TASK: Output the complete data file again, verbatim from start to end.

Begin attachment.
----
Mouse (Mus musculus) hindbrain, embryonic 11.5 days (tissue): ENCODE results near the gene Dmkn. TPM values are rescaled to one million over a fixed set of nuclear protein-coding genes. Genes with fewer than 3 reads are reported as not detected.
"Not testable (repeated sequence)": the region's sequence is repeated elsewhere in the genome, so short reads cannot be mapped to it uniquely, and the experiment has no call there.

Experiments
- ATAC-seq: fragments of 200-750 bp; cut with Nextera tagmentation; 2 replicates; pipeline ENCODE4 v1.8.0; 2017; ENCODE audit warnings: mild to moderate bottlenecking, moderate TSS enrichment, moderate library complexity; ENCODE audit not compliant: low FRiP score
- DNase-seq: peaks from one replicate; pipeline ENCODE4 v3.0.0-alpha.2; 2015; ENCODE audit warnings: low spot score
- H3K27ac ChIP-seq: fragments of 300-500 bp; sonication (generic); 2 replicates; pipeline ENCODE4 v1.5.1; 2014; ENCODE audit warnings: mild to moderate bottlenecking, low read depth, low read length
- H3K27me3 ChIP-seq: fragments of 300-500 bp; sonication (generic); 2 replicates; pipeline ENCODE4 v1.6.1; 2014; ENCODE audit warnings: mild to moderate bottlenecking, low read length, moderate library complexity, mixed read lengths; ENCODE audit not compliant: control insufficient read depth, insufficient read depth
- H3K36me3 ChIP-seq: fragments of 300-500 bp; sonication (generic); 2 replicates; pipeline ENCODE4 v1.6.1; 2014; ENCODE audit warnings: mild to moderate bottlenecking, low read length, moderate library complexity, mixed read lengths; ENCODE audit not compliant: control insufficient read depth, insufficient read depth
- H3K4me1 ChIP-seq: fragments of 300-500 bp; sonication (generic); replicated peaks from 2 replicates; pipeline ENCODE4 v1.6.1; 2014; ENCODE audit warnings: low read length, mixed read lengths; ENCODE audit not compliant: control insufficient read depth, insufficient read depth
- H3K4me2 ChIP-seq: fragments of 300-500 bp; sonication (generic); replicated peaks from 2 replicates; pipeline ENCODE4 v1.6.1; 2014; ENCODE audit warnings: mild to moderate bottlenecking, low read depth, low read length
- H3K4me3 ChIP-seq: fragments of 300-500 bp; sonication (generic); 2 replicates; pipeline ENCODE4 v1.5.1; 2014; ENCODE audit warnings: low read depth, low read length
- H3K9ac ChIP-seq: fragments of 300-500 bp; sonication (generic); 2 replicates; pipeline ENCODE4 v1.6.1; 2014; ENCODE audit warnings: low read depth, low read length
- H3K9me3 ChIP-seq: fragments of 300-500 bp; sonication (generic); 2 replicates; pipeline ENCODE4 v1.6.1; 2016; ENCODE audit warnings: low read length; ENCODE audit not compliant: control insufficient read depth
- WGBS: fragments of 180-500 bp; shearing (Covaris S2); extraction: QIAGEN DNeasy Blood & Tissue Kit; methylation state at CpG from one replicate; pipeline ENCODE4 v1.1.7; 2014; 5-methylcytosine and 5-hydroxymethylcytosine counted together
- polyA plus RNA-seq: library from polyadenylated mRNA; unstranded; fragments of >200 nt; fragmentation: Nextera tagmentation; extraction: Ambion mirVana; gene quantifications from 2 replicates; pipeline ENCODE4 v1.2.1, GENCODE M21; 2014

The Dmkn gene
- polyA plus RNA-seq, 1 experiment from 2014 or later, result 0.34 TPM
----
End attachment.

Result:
Mouse (Mus musculus) hindbrain, embryonic 11.5 days (tissue): ENCODE results near the gene Dmkn. TPM values are rescaled to one million over a fixed set of nuclear protein-coding genes. Genes with fewer than 3 reads are reported as not detected.
"Not testable (repeated sequence)": the region's sequence is repeated elsewhere in the genome, so short reads cannot be mapped to it uniquely, and the experiment has no call there.

Experiments
- ATAC-seq: fragments of 200-750 bp; cut with Nextera tagmentation; 2 replicates; pipeline ENCODE4 v1.8.0; 2017; ENCODE audit warnings: mild to moderate bottlenecking, moderate TSS enrichment, moderate library complexity; ENCODE audit not compliant: low FRiP score
- DNase-seq: peaks from one replicate; pipeline ENCODE4 v3.0.0-alpha.2; 2015; ENCODE audit warnings: low spot score
- H3K27ac ChIP-seq: fragments of 300-500 bp; sonication (generic); 2 replicates; pipeline ENCODE4 v1.5.1; 2014; ENCODE audit warnings: mild to moderate bottlenecking, low read depth, low read length
- H3K27me3 ChIP-seq: fragments of 300-500 bp; sonication (generic); 2 replicates; pipeline ENCODE4 v1.6.1; 2014; ENCODE audit warnings: mild to moderate bottlenecking, low read length, moderate library complexity, mixed read lengths; ENCODE audit not compliant: control insufficient read depth, insufficient read depth
- H3K36me3 ChIP-seq: fragments of 300-500 bp; sonication (generic); 2 replicates; pipeline ENCODE4 v1.6.1; 2014; ENCODE audit warnings: mild to moderate bottlenecking, low read length, moderate library complexity, mixed read lengths; ENCODE audit not compliant: control insufficient read depth, insufficient read depth
- H3K4me1 ChIP-seq: fragments of 300-500 bp; sonication (generic); replicated peaks from 2 replicates; pipeline ENCODE4 v1.6.1; 2014; ENCODE audit warnings: low read length, mixed read lengths; ENCODE audit not compliant: control insufficient read depth, insufficient read depth
- H3K4me2 ChIP-seq: fragments of 300-500 bp; sonication (generic); replicated peaks from 2 replicates; pipeline ENCODE4 v1.6.1; 2014; ENCODE audit warnings: mild to moderate bottlenecking, low read depth, low read length
- H3K4me3 ChIP-seq: fragments of 300-500 bp; sonication (generic); 2 replicates; pipeline ENCODE4 v1.5.1; 2014; ENCODE audit warnings: low read depth, low read length
- H3K9ac ChIP-seq: fragments of 300-500 bp; sonication (generic); 2 replicates; pipeline ENCODE4 v1.6.1; 2014; ENCODE audit warnings: low read depth, low read length
- H3K9me3 ChIP-seq: fragments of 300-500 bp; sonication (generic); 2 replicates; pipeline ENCODE4 v1.6.1; 2016; ENCODE audit warnings: low read length; ENCODE audit not compliant: control insufficient read depth
- WGBS: fragments of 180-500 bp; shearing (Covaris S2); extraction: QIAGEN DNeasy Blood & Tissue Kit; methylation state at CpG from one replicate; pipeline ENCODE4 v1.1.7; 2014; 5-methylcytosine and 5-hydroxymethylcytosine counted together
- polyA plus RNA-seq: library from polyadenylated mRNA; unstranded; fragments of >200 nt; fragmentation: Nextera tagmentation; extraction: Ambion mirVana; gene quantifications from 2 replicates; pipeline ENCODE4 v1.2.1, GENCODE M21; 2014

The Dmkn gene
- polyA plus RNA-seq, 1 experiment from 2014 or later, result 0.34 TPM